Patients with wounds often experience a combination of nociceptive and neuropathic pain. Nurses should be aware that a new or unexpected type of pain developing could be the sign of a wound infection.
Signs of neuropathic pain are listed in Box 1 and signs of nociceptive pain in Box 2.
Box 1. Recognising neuropathic pain
- Is the skin or the wound abnormally sensitive to touch?
- Are there unpleasant sensations when the skin is lightly stroked?
- Does the pain feel like pricking, tingling, or pins and needles?
- Does the pain come on suddenly in bursts for no apparent reason?
- Has the temperature in the painful area changed? Does “hot” and “burning” describe these sensations?
Adapted from Bennett (2001)
Box 2. Recognising nociceptive pain
- May be due to an underlying condition such as ischaemia or tissue damage
- May be due to prolonged time for healing of a serious trauma, such as post-burn injury
- Caused by inflammatory markers that occur on injury
- Presents as “nagging”, “throbbing” or “gnawing” pain
Adapted from White and Harding (2006)
Pain caused by wound infection
Pain as a result of wound infection is caused by the inflammatory response, which is triggered when there are microorganisms in the wound. In the presence of high levels of bacteria, white blood cells release enzymes and free radicals, which cause tissue damage.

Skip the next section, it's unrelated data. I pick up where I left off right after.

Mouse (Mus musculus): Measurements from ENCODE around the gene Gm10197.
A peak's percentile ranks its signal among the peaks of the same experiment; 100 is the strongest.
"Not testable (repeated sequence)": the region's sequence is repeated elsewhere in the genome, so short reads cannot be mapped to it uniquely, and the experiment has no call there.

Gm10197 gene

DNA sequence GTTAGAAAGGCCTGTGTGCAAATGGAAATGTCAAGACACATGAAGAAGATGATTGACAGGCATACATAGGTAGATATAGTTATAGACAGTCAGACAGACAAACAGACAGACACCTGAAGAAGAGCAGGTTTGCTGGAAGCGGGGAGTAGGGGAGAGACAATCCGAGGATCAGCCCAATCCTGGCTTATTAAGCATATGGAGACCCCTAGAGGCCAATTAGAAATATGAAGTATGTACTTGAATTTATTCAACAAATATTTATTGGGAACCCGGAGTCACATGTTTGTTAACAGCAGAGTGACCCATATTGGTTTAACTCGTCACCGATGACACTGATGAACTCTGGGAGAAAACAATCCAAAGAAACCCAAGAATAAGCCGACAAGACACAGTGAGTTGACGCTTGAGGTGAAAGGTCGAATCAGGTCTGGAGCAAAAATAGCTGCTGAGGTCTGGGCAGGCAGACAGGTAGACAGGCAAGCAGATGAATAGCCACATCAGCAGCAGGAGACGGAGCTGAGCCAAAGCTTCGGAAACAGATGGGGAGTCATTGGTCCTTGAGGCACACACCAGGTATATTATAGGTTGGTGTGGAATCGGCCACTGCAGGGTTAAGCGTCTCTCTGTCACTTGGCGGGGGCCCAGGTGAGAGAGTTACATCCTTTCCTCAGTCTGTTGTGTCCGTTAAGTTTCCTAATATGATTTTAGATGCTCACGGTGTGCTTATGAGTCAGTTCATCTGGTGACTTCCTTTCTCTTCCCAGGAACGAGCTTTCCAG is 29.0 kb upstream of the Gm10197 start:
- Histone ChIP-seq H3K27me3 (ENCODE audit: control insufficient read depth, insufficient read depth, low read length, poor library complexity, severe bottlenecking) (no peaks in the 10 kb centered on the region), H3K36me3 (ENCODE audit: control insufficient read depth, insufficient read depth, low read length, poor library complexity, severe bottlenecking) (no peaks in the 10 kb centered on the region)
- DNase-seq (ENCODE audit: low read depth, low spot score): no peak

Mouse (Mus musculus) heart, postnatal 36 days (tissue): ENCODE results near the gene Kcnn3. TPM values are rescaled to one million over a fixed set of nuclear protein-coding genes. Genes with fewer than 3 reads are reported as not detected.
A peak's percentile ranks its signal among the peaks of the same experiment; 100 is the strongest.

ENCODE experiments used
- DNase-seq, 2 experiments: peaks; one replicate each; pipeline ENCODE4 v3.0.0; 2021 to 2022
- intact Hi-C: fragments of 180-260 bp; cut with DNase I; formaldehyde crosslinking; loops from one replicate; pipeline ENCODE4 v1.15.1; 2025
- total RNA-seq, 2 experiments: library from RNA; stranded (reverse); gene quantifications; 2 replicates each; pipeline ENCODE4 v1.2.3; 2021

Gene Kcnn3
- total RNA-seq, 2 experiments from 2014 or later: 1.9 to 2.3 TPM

Pain may result from direct stimulation of peripheral pain receptors, tissue damage and from the swelling that occurs as part of the inflammatory response. Pressure ulcer infection is associated with increasing pain severity and/or change in nature of pain (Mudge and Orsted, 2010; EWMA, 2006; 2002).
In surgical wounds, infection is associated with unexpected pain/tenderness that begins or increases around the wound area. If the area surrounding the wound is painful to touch, this should be a cause for concern. Infection in burns and partial/full thickness wounds is associated with the onset of pain in a previously pain-free wound. Any sudden onset of pain, change in type of pain or increase in intensity of pain in any wound type is therefore a significant indicator for infection (Cutting et al, 2005). Types of wound pain are outlined in Table 1.
Assessing pain should form part of an initial assessment and must be an ongoing process to ensure management strategies are effective.
A pain history should include intensity, quality, location(s) (including radiation), pattern (including onset, duration and frequency), and aggravating and relieving factors (Hadjistavropoulos et al, 2007; Herr, 2005).